We’ve all been through this at Guerilla Media, Enspiral or Loomio. It’s a new kind of cooperativism that addresses one of the shortcomings of co-ops: sure, you can have workplace democracy, but the activities of the co-op might not be socially or environmentally beneficial. The other part of radical workplace democracy is acknowledging and accounting for carework, including providing emotional support or so called “emotional labour”. We try to incorporate all those aspects so that people who are benefiting from carework at least are not blind to that, at least it’s recognized. We plan to do workshops with communities and projects to help them figure out their governance models, help them have difficult conversations about values. If you don’t have those difficult conversations, tensions inevitably arise, and the person with the most tokens gets to decide — that’s not radical, or any kind of, workplace democracy.
How can we define “carework” in the digital distributed work context? Can it and should it be quantified? What about commoditisation of care in formal and informal networks, is this something we should worry about?
Sure — value tracking can feel invasive. That’s why we insist on small groups. This needs to be based on consent. It’s also uncomfortable, and especially uncomfortable for those who are privileged already do not want some of their privileges questioned. My hope is that this all makes for happier workplaces. The way we do it at Guerilla Media is by what we call community rhythms.We have daily check-ins, biweekly and monthly assessments following adaptable templates. When someone has emotional or family problems we make sure that this person is really supported.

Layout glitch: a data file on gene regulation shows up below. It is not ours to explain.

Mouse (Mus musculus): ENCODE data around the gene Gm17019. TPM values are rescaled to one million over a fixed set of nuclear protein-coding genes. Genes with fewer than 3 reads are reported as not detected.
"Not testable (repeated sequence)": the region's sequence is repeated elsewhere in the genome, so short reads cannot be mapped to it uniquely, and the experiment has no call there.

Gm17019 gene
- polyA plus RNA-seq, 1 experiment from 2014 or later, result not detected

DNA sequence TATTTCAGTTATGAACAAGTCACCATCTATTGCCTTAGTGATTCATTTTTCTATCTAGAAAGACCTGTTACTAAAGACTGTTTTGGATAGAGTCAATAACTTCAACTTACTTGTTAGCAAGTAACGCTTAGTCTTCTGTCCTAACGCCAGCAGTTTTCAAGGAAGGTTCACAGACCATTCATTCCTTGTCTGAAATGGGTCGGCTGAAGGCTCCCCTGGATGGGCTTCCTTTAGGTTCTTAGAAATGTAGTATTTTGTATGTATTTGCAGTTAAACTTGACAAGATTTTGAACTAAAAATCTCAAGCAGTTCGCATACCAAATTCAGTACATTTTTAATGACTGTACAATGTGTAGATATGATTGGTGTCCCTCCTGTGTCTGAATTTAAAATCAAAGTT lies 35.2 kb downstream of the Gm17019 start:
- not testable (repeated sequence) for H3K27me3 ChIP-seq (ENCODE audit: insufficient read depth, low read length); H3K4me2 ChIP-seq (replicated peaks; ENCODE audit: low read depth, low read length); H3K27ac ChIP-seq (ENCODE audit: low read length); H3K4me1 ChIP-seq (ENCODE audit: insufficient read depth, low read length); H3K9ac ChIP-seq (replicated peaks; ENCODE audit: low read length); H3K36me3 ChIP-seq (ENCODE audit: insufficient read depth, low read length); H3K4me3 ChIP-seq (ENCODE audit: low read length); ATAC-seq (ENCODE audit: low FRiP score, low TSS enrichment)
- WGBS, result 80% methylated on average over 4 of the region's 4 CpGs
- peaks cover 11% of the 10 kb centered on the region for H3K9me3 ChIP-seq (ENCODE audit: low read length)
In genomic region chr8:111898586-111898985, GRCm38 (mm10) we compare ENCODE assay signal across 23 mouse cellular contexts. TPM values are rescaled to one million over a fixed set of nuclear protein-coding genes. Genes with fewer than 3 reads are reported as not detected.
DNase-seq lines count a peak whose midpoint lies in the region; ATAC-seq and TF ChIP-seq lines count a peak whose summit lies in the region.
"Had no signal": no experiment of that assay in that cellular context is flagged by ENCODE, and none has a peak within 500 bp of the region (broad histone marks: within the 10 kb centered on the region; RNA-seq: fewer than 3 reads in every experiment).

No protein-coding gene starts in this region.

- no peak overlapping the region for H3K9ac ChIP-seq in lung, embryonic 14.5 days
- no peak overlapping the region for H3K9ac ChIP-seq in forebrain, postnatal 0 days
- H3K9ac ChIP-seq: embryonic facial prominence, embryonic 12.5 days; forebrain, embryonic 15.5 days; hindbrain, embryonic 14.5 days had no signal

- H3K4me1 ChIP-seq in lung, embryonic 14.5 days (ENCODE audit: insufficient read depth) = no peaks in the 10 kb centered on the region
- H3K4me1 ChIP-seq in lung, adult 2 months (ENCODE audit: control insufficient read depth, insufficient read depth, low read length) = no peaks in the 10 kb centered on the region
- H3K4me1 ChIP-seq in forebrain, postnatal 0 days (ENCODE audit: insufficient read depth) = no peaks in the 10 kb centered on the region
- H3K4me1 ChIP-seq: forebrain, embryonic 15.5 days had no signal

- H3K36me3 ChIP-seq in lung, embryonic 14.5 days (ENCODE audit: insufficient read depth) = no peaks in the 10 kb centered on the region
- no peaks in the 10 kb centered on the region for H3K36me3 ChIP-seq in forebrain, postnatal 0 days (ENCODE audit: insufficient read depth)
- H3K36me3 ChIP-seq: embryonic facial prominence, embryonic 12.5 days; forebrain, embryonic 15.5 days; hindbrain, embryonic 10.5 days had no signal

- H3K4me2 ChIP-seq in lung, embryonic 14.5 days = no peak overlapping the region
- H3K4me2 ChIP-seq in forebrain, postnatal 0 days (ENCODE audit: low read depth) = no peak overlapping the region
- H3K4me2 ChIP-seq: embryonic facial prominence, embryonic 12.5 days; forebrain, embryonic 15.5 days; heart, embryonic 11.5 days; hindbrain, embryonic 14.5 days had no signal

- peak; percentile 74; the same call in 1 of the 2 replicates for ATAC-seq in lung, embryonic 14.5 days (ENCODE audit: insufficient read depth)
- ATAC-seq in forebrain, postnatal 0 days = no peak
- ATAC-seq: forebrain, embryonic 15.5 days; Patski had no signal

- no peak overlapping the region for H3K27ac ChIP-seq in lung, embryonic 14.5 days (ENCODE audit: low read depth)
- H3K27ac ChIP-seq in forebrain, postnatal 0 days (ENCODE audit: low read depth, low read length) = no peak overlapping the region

Just having a conversation about care is a radical step. What you can do is to define among your group as to what constitutes carework. We decided to make everything that you would call admin — carework. Because we don’t want an admin layer. This idea comes from Parecon, participatory economics — which is an anarchist economist proposal. Part of their proposal calls for balanced job complexes, meaning that, say, one day you’re programming but another day you’re cleaning the toilets. And everyone gets to clean the toilets, so to speak. It’s about fairness.
We also have a mutual support system in which we support each other via regular check-ins. Once a month or so we have a call. When the person assigned to me takes care of me, they call me and listen to how I feel, and I do the same for the one I support. It’s just about being there for another person. We also think that organizations need to have certain boundaries — or otherwise they would be communes.
Some people say that having relationships like this will take so much time — sure, it will take time but these can be some of the best times of the day. We managed to create a safe online space, which is an increasing rarity. Everyone’s happy and if someone is not happy — everyone knows straight away and does something about it.
It seems like these processes are incredibly important for digital organizations too, where these social aspects need to be introduced as well.
These processes need to be co-designed. The cultural and structural aspects of projects are vitally important. We provide relevant resources for people but we don’t want people to copy and paste our solutions, but instead to challenge them and create better solutions for their individual circumstances. The more use cases we have, the more solutions we have that can work for other people in other contexts, thus creating a commons of DisCO pattern solutions. If you want to become a DisCO, you can but you don’t need to follow our governance model, the only thing you really need to do is to follow the 7 DiSCO principles, which are simple but also surprisingly demanding, they give you a set of constraints that can be really creative challenges. I’ll run them down: